Narrating the Thresholds of Life. The Bioethical Themes of Beginning and End of Life in Cinema and Tv Series
n. 2/2014 - Edited by Armando Fumagalli and Paolo Braga
Over the last few decades, the idea that the narrative elaboration of moral issues is a breeding ground for the development of the ethical debate has encountered increasingly positive reception within the philosophical studies. This assumption has gathered consensus among different theoretical positions, endorsing the narrative thinking as a preferential way to our self-definition as human beings and moral subjects (MacIntyre 1984; Ricoeur 1990; Nussbaum 1996).
Owing to its capacity to produce an identification with the characters and to activate our moral as well as the rational spheres, a narration is widely considered an exceptionally favourable ground for the simulation of ethical practices; a ground that consents to take into account all human factors involved in problematic choices of behaviour, due to the conflicting values at stake.
An important contribution to the reassessment of the connection between narration and moral exploration comes from narratology and literary theories, which in fact introduced this perspective - consider with this regard the pioneering works of the Chicago critics and Wayne Booth’s studies (1983; 1988). This branch of research has recently been reinvigorated by the development of screenwriting theories, whose chief exponents (McKee 1997; Truby 2007), in complete accordance with the declarations of several filmmakers and TV executives, emphasise the prominence of the thematic dimension, i.e. the in-depth analysis of the axiological junctions inside a narrative, to make it engaging and satisfying for the audience.
Also – although they’re still a limited number – researches on the dominant cultures within the circle of the media decision-makers highlighted how creative production originates from the common aspiration of screenwriters and filmmakers to question and communicate value-related issues (Bettetini-Fumagalli 2010; Shapiro 2011; Fumagalli 2013).
In this perspective, in consideration of the growing interest in the expressive and educational potential of films based on bioethical themes (Cattorini 2006; Dalla Torre 2011; Shapshay 2011), proposals may address the following questions, combining theoretical considerations and concrete textual analyses:
- The prevailing narrative strategies implemented in the treatment of the beginning and end of life issues (pre-birth decisions, abortion, assisted fertilization, euthanasia, therapeutic obstinacy).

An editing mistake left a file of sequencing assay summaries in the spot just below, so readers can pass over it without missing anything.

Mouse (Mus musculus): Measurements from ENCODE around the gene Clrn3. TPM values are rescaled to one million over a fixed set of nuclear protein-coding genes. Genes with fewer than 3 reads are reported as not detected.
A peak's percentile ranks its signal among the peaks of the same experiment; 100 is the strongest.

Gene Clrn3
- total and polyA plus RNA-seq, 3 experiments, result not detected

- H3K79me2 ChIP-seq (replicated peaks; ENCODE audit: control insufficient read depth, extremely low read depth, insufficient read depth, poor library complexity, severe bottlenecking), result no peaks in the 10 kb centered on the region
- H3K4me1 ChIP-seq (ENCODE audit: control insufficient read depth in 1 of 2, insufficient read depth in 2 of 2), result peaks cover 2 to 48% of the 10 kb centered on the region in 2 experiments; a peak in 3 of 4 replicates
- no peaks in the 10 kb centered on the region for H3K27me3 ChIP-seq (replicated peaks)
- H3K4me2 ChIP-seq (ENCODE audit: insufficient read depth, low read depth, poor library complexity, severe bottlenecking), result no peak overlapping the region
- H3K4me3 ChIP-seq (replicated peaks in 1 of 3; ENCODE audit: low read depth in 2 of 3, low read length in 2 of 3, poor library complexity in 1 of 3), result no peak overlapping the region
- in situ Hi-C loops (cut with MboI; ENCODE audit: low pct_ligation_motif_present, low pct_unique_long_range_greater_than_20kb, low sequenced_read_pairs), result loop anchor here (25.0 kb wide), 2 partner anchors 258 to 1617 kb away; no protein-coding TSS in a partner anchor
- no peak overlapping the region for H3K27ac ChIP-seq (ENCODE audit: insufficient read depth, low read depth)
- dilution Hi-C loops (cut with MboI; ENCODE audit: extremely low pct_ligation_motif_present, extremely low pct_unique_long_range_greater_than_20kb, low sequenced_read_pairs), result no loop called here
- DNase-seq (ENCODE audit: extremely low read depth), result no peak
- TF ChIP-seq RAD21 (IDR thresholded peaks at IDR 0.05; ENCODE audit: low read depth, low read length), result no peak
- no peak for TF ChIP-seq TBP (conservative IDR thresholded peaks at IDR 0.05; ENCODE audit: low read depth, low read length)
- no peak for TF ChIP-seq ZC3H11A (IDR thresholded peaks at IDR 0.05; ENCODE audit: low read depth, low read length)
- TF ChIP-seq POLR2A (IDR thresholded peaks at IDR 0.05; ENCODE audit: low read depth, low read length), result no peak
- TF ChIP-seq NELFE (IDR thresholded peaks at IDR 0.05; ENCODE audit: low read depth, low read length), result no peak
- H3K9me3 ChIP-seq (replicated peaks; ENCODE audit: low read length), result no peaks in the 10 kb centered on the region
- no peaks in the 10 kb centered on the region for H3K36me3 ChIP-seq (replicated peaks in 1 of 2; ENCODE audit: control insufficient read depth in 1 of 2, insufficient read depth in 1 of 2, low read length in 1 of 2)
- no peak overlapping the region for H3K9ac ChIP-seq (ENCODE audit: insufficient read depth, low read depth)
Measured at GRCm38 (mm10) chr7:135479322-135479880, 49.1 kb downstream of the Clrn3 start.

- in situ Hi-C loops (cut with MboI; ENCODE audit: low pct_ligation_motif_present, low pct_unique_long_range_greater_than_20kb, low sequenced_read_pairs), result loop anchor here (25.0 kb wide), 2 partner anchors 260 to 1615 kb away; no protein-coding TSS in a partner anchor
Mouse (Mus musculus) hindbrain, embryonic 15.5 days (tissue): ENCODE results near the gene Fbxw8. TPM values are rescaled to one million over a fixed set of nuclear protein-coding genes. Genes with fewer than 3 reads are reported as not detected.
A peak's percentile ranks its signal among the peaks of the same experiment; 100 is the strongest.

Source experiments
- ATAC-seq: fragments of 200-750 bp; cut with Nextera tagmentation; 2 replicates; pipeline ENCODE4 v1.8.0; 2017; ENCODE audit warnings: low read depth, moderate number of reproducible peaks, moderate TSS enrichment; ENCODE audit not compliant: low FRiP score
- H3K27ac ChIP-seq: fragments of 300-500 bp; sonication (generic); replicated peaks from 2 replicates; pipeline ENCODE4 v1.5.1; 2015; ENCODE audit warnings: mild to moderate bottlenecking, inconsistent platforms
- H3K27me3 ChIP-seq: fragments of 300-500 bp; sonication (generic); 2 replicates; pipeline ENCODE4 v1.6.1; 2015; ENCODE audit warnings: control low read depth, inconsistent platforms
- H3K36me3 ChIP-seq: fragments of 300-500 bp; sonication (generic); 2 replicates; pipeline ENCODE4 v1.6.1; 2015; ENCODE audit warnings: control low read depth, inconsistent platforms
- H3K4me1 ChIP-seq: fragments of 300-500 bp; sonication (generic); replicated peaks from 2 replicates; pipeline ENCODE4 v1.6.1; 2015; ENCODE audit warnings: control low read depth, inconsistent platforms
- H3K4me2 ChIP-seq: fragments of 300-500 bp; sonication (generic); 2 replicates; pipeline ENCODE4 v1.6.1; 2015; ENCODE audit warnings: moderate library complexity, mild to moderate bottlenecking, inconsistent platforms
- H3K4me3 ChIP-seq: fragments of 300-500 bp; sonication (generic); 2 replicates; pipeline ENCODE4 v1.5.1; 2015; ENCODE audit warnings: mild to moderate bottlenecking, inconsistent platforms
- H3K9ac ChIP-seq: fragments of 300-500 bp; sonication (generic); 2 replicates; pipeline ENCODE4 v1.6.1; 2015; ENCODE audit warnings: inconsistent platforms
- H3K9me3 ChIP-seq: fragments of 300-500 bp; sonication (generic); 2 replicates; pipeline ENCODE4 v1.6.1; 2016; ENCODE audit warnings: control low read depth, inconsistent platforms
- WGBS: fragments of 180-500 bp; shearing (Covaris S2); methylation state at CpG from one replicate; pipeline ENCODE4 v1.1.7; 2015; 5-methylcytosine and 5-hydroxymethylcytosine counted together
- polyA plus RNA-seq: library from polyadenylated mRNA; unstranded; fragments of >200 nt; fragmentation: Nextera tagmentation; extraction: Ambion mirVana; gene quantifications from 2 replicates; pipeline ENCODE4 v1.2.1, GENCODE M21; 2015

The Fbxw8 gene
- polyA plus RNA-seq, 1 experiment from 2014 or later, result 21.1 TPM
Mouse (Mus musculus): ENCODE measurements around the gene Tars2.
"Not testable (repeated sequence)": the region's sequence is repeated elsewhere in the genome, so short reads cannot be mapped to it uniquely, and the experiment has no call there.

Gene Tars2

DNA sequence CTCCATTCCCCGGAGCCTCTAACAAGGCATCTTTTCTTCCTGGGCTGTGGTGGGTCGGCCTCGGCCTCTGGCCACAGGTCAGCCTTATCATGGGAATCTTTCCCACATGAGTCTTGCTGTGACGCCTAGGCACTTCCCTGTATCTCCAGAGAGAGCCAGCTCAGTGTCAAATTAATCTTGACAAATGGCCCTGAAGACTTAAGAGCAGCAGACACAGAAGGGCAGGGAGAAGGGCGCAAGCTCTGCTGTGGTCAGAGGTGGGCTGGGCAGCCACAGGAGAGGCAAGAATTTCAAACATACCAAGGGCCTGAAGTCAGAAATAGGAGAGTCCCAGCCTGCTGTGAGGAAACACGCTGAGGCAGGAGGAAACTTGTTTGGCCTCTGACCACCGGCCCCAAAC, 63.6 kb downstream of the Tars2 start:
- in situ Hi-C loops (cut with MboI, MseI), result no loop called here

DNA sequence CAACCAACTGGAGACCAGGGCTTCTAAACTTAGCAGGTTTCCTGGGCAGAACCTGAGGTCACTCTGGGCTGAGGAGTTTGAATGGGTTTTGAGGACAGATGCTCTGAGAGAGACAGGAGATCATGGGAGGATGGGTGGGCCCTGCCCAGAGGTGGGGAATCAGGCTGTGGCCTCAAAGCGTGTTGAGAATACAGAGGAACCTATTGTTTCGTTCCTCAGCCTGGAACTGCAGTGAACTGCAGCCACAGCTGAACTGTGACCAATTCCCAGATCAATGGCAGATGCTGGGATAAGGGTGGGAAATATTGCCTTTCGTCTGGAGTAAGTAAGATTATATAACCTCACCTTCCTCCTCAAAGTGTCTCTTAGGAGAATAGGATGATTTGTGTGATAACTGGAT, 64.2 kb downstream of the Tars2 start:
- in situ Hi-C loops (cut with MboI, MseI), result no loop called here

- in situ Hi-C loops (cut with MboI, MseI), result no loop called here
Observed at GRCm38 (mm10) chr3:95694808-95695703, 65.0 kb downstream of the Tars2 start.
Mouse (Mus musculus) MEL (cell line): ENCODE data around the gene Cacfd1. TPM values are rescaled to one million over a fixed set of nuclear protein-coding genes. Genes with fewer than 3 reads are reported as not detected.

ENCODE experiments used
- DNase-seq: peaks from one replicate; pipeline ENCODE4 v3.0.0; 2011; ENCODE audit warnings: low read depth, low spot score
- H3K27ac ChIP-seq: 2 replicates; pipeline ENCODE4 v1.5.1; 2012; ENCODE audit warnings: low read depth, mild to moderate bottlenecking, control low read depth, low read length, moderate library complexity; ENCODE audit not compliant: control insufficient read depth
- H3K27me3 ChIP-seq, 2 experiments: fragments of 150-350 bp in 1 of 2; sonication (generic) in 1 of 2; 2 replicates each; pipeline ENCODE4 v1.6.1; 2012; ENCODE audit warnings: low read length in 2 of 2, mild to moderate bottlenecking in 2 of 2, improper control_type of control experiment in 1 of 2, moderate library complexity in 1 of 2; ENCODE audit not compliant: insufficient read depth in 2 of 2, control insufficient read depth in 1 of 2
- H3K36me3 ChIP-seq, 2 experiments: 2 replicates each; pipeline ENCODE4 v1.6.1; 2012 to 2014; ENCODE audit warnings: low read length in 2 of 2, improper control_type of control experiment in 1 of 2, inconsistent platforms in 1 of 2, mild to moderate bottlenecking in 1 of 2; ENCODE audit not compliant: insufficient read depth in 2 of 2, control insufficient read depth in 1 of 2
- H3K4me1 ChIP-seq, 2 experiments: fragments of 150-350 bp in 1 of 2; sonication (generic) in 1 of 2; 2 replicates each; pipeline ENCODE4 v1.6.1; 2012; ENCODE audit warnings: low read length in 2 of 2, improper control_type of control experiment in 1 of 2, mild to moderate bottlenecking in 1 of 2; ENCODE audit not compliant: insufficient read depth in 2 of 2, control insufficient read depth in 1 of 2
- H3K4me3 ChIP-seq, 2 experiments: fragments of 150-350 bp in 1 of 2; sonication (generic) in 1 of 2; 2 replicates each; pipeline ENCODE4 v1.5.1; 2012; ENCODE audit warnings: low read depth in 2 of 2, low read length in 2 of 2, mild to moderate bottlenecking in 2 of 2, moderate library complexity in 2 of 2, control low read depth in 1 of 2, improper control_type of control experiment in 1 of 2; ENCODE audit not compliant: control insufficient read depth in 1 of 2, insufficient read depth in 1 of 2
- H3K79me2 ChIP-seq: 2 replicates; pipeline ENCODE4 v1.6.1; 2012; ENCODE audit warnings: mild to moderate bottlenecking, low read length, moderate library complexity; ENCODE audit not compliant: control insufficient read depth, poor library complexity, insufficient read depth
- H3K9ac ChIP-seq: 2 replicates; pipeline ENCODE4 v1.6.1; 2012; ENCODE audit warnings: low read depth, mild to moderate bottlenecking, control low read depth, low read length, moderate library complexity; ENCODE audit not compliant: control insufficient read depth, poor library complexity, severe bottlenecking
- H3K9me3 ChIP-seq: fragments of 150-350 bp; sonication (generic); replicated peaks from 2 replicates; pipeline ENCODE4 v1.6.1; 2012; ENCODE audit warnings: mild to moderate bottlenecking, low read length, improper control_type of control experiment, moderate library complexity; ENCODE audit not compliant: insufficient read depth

- The activation and sedimentation of archetypes (narrative modes, character types) responsible for building up the collective imagery in relation to the topics at stake;
- The ideological justification (implicit or explicit) of certain solutions/positions at the expense of others.
- The influences that on many levels – cultural, productive, distributive, creative – affect the mise-en-scene of life-related themes and the point of view through which those themes are addressed in cinema and TV.
All proposals should refer to the following areas: rhetoric, screenwriting theory, narratology, dramaturgy, media sociology, semiotics, cinema studies, media theory, media studies, bioethics, moral philosophy.
Papers can either focus on the analysis of specific feature films or (episodes of) TV series, or they can tackle an issue more widely, in order to cast a new light on some open question. Nonetheless, the analysis of specific texts will be considered more in line with the slant of this publication.
Submission of proposals
The abstracts (no longer than 250 words, in English, French or Italian – bibliographic references excluded) must be sent by 20th September 2013 to this email address: firstname.lastname@example.org
Notifications of acceptance will be sent no later than October 5th, 2013.
The approved papers (between 4000 and 5000 words – bibliographic references included) must be delivered by 20th January 2014; subsequently they’ll be submitted to a double blind peer review.
Papers are accepted in Italian, French and English language.
G. Bettetini, A. Fumagalli. 2010. Quel che resta dei media. Idee per un’etica della comunicazione, Milano: FrancoAngeli.
W.C. Booth. 1983. The Rhetoric of Fiction, 2nd edition, Chicago: The University of Chicago Press.
W.C. Booth, 1988. The Company We Keep. An Ethics of Fiction, Berkeley, California [etc.]: University of California Press.
P. Cattorini. 2006. Bioetica e cinema. Racconti di malattia e dilemmi morali, Milano: FrancoAngeli.
P. Dalla Torre. 2011. Cinema contemporaneo e questioni bioetiche, Roma: Edizioni Studium.
A. Fumagalli. 2013. Creatività al potere: da Hollywood alla Pixar passando per l’Italia, Torino: Lindau.
A.C. MacIntyre. 1984, second edition. After Virtue. A Study in Moral Theory, Notre Dame, Indiana: University of Notre Dame Press.
R. McKee. 1997. Story. Substance, structure, style, and the principles of screenwriting, New York: Harper Collins; trad. it. 2000. Story: contenuti, struttura, stile, principi della sceneggiatura, Roma: International Forum Edizioni.
M.C. Nussbaum. 1995 Poetic Justice. The Literary Imagination and Public Life, Boston: Beacon Press.
- Ricoeur, 1990. Soi-même comme un autre, Paris: Seuil.
S. Shapshay (ed.). 2009. Bioethics at the Movies, Baltimore: The Johns Hopkins University Press.
B. Shapiro. 2011. Primetime Propaganda, New York: Broadside Books.
J. Truby. 2007. The Anatomy of Story. 22 Steps to Becoming a Master Storyteller, New York: Faber & Faber.
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